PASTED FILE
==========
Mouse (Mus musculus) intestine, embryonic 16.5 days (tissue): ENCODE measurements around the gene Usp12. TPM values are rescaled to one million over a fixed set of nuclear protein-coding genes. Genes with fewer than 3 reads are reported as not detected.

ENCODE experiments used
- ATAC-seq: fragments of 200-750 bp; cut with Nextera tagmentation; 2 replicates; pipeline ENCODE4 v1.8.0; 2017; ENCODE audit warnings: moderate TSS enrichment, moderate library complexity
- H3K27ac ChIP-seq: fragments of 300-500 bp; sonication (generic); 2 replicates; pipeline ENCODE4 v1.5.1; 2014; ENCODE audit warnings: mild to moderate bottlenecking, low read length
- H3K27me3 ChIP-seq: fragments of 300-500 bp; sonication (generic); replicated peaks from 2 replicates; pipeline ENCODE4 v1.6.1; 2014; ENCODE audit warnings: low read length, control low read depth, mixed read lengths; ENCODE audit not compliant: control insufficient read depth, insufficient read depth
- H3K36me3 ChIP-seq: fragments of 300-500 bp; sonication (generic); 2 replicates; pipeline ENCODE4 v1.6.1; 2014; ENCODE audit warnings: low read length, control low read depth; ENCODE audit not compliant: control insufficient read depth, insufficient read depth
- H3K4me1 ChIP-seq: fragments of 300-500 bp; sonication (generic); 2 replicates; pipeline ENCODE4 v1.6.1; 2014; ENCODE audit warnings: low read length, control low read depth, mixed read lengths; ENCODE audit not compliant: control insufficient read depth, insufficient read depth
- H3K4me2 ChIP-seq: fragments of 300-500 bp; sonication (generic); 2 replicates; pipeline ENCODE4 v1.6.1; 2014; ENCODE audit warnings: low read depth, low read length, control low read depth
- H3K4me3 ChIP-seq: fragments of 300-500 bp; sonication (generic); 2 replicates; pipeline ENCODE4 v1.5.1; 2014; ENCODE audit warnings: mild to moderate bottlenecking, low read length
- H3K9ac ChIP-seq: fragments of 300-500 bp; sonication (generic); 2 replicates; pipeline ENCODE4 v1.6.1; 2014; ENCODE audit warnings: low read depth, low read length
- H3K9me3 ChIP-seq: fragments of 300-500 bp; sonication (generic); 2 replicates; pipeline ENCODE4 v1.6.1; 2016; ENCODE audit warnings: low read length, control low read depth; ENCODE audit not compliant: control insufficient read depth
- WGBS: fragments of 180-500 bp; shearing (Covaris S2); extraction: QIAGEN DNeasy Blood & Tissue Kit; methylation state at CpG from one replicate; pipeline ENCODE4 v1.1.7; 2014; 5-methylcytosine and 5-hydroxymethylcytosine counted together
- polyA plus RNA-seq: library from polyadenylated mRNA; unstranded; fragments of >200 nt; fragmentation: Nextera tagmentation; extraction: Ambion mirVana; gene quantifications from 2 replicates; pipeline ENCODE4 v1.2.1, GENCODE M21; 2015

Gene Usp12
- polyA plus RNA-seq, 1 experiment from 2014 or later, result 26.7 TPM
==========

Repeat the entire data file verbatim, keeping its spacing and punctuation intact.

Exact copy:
Mouse (Mus musculus) intestine, embryonic 16.5 days (tissue): ENCODE measurements around the gene Usp12. TPM values are rescaled to one million over a fixed set of nuclear protein-coding genes. Genes with fewer than 3 reads are reported as not detected.

ENCODE experiments used
- ATAC-seq: fragments of 200-750 bp; cut with Nextera tagmentation; 2 replicates; pipeline ENCODE4 v1.8.0; 2017; ENCODE audit warnings: moderate TSS enrichment, moderate library complexity
- H3K27ac ChIP-seq: fragments of 300-500 bp; sonication (generic); 2 replicates; pipeline ENCODE4 v1.5.1; 2014; ENCODE audit warnings: mild to moderate bottlenecking, low read length
- H3K27me3 ChIP-seq: fragments of 300-500 bp; sonication (generic); replicated peaks from 2 replicates; pipeline ENCODE4 v1.6.1; 2014; ENCODE audit warnings: low read length, control low read depth, mixed read lengths; ENCODE audit not compliant: control insufficient read depth, insufficient read depth
- H3K36me3 ChIP-seq: fragments of 300-500 bp; sonication (generic); 2 replicates; pipeline ENCODE4 v1.6.1; 2014; ENCODE audit warnings: low read length, control low read depth; ENCODE audit not compliant: control insufficient read depth, insufficient read depth
- H3K4me1 ChIP-seq: fragments of 300-500 bp; sonication (generic); 2 replicates; pipeline ENCODE4 v1.6.1; 2014; ENCODE audit warnings: low read length, control low read depth, mixed read lengths; ENCODE audit not compliant: control insufficient read depth, insufficient read depth
- H3K4me2 ChIP-seq: fragments of 300-500 bp; sonication (generic); 2 replicates; pipeline ENCODE4 v1.6.1; 2014; ENCODE audit warnings: low read depth, low read length, control low read depth
- H3K4me3 ChIP-seq: fragments of 300-500 bp; sonication (generic); 2 replicates; pipeline ENCODE4 v1.5.1; 2014; ENCODE audit warnings: mild to moderate bottlenecking, low read length
- H3K9ac ChIP-seq: fragments of 300-500 bp; sonication (generic); 2 replicates; pipeline ENCODE4 v1.6.1; 2014; ENCODE audit warnings: low read depth, low read length
- H3K9me3 ChIP-seq: fragments of 300-500 bp; sonication (generic); 2 replicates; pipeline ENCODE4 v1.6.1; 2016; ENCODE audit warnings: low read length, control low read depth; ENCODE audit not compliant: control insufficient read depth
- WGBS: fragments of 180-500 bp; shearing (Covaris S2); extraction: QIAGEN DNeasy Blood & Tissue Kit; methylation state at CpG from one replicate; pipeline ENCODE4 v1.1.7; 2014; 5-methylcytosine and 5-hydroxymethylcytosine counted together
- polyA plus RNA-seq: library from polyadenylated mRNA; unstranded; fragments of >200 nt; fragmentation: Nextera tagmentation; extraction: Ambion mirVana; gene quantifications from 2 replicates; pipeline ENCODE4 v1.2.1, GENCODE M21; 2015

Gene Usp12
- polyA plus RNA-seq, 1 experiment from 2014 or later, result 26.7 TPM